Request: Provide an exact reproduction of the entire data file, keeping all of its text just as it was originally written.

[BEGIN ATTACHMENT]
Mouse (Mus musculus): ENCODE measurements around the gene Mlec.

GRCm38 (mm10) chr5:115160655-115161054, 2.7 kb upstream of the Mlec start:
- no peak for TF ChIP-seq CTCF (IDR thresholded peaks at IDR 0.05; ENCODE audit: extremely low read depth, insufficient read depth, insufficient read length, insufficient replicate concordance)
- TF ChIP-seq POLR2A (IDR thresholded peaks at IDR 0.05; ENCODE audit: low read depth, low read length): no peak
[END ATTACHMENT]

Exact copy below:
Mouse (Mus musculus): ENCODE measurements around the gene Mlec.

GRCm38 (mm10) chr5:115160655-115161054, 2.7 kb upstream of the Mlec start:
- no peak for TF ChIP-seq CTCF (IDR thresholded peaks at IDR 0.05; ENCODE audit: extremely low read depth, insufficient read depth, insufficient read length, insufficient replicate concordance)
- TF ChIP-seq POLR2A (IDR thresholded peaks at IDR 0.05; ENCODE audit: low read depth, low read length): no peak